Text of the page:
By Grant Jarvie
Glasgow 2014 was to become the first Games to adopt a human rights policy.
The approach can be captured around four themes, humanity, equality, destiny and sustainability.
In 2013 the organising committee for the Glasgow 2014 Commonwealth Games approached the Scottish Human Rights Commission (SHRC) asking for advice about human rights issues These included five key areas:
• Forced evictions – would people be made to give up their homes to make way for venues for athlete’s accommodation?
• Forced labour and trafficking – would people be brought into Scotland, trafficked through Scotland or experience exploitative labour conditions.
• Procurement – would the money spent on the Games be used to buy goods and services from businesses that uphold high standards of human rights protection?
• Policing and security- would the public’s security be protected while respecting personal freedom?
• Legacy plans- would Scotland become a beacon to future Games when it comes to upholding high standards of human rights protection?
The commitment around respecting others as people was premised upon being legally compliant and upholding the spirit of legislation designed to protect individual rights.
The key instruments of legislation being the Human Rights Act 1998 and the Scotland Act 1998 which in terms of domestic legislation gave effect to the European Convention on Human Rights (ECHR).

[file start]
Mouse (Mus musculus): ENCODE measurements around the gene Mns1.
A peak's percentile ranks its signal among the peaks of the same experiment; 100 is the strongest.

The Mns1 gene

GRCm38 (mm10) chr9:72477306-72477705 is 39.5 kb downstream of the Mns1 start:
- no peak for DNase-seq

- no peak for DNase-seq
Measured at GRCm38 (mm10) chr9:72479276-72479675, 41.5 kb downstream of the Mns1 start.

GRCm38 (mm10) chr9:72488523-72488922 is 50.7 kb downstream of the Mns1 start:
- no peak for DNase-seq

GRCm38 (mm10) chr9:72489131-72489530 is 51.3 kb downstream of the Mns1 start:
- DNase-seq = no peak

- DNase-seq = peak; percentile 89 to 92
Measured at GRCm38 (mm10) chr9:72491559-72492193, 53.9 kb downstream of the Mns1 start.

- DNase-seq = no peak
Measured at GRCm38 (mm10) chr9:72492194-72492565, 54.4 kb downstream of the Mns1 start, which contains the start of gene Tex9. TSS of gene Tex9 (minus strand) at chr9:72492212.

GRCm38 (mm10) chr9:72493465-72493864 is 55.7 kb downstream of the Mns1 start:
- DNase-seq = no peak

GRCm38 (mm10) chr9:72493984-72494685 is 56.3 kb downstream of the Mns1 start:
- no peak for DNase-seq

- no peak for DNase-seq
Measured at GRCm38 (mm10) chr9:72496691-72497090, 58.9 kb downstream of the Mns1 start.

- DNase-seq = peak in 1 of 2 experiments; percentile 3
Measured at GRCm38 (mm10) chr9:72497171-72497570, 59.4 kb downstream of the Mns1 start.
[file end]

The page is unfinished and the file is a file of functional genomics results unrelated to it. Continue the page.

Three sub themes identified for action under this general theme were – labour, employment, health and safety, security and respecting freedoms.
As a living wage employer, the organising committee aimed to promote a living wage throughout the supply chain.
Health and Safety
The health and safety vision was to provide a harm-free environment. It had three objectives: to install at all levels a culture that health and safety was to be the first condition in everything that was done; to create a legacy of systems and processes that could be used in future Games and to encourage people to take the practices learned, because of Glasgow 2014, into their future work and home environments.
The Scottish Government delegated responsibility for all aspects of security for the Games to the Chief Constable of Police Scotland while overall accountability remained with the Scottish Government.
Games for Everyone
Glasgow 2014 was positioned as a Games for everyone and that respected freedoms for everyone. Multi-faith facilities and cultural dietary requirements were catered for in the Athlete’s village; multi-faith quiet spaces for prayer and reflection at venues and the accommodation of religious headwear was enabled; engagement within and between Glasgow faith communities and interfaith Games groups aimed to be welcoming throughout Games Time.
Sectarian and political chanting was not permitted in Games venues. The principle of legitimate peaceful protest in line with legislation was permitted. Ambush marketing was controlled through Glasgow Commonwealth Games Trading and Advertising Scotland Regulations 2013.
Glasgow 2014 wanted to send a message that sport was for everyone and to make Glasgow everyone’s Games.
• The sports programme was badged at the time as the most inclusive ever. Pride House was central to raising the profile of LGBT rights.
• An access, diversity and inclusion strategy was developed that had key strands which were: inclusive design and delivery service; inclusive and accessible communications; a diverse and aware Games workforce; supplier diversity and targeted engagement.